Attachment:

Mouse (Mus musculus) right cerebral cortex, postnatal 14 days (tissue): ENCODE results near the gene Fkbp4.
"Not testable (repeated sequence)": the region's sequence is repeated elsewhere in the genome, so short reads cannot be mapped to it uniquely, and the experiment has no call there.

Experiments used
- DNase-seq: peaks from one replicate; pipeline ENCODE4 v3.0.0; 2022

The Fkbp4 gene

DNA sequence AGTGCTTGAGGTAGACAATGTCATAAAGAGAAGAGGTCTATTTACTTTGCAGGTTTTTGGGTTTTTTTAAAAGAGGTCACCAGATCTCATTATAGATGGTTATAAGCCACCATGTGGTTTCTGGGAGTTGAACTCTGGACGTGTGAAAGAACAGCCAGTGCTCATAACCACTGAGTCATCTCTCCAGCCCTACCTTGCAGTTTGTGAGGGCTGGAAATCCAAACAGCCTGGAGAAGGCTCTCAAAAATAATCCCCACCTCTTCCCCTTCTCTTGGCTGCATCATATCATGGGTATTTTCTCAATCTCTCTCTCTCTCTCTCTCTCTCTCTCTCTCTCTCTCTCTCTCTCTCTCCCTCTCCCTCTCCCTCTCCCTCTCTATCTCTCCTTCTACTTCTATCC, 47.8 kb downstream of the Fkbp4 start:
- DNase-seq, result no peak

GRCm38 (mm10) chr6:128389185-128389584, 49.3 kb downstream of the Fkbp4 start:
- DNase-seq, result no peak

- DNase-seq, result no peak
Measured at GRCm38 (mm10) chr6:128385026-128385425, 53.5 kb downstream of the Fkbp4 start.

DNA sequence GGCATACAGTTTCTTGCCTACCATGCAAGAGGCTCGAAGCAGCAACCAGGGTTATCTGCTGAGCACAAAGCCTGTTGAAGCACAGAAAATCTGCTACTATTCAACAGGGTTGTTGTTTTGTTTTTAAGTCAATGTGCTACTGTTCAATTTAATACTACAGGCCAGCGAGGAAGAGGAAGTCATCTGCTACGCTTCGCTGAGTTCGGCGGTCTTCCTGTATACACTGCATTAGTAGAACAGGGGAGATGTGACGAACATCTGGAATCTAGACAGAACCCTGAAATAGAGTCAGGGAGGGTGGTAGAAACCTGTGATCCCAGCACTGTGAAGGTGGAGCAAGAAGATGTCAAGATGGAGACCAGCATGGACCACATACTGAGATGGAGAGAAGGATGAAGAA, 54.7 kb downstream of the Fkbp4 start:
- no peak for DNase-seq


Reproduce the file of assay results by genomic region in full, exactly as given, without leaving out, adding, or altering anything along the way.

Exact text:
Mouse (Mus musculus) right cerebral cortex, postnatal 14 days (tissue): ENCODE results near the gene Fkbp4.
"Not testable (repeated sequence)": the region's sequence is repeated elsewhere in the genome, so short reads cannot be mapped to it uniquely, and the experiment has no call there.

Experiments used
- DNase-seq: peaks from one replicate; pipeline ENCODE4 v3.0.0; 2022

The Fkbp4 gene

DNA sequence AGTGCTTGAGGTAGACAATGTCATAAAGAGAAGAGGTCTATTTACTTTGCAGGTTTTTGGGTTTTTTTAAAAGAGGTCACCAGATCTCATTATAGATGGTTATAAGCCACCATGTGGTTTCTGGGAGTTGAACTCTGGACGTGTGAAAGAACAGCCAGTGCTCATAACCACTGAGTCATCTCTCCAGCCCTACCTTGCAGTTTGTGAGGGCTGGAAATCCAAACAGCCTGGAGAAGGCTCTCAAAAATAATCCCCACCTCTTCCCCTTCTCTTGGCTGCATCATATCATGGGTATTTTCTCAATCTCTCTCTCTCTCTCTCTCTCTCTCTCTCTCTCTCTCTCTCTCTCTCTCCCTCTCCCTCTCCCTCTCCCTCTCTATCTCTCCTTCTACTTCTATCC, 47.8 kb downstream of the Fkbp4 start:
- DNase-seq, result no peak

GRCm38 (mm10) chr6:128389185-128389584, 49.3 kb downstream of the Fkbp4 start:
- DNase-seq, result no peak

- DNase-seq, result no peak
Measured at GRCm38 (mm10) chr6:128385026-128385425, 53.5 kb downstream of the Fkbp4 start.

DNA sequence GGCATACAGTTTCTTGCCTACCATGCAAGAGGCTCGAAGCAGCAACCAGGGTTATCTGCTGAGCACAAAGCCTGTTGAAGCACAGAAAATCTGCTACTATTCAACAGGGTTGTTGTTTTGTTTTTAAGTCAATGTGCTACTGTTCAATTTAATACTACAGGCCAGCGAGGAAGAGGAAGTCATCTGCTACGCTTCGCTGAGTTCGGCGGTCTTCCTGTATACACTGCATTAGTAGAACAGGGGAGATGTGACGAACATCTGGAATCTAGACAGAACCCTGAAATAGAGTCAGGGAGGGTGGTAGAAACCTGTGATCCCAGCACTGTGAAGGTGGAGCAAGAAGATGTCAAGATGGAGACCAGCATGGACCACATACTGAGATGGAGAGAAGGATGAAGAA, 54.7 kb downstream of the Fkbp4 start:
- no peak for DNase-seq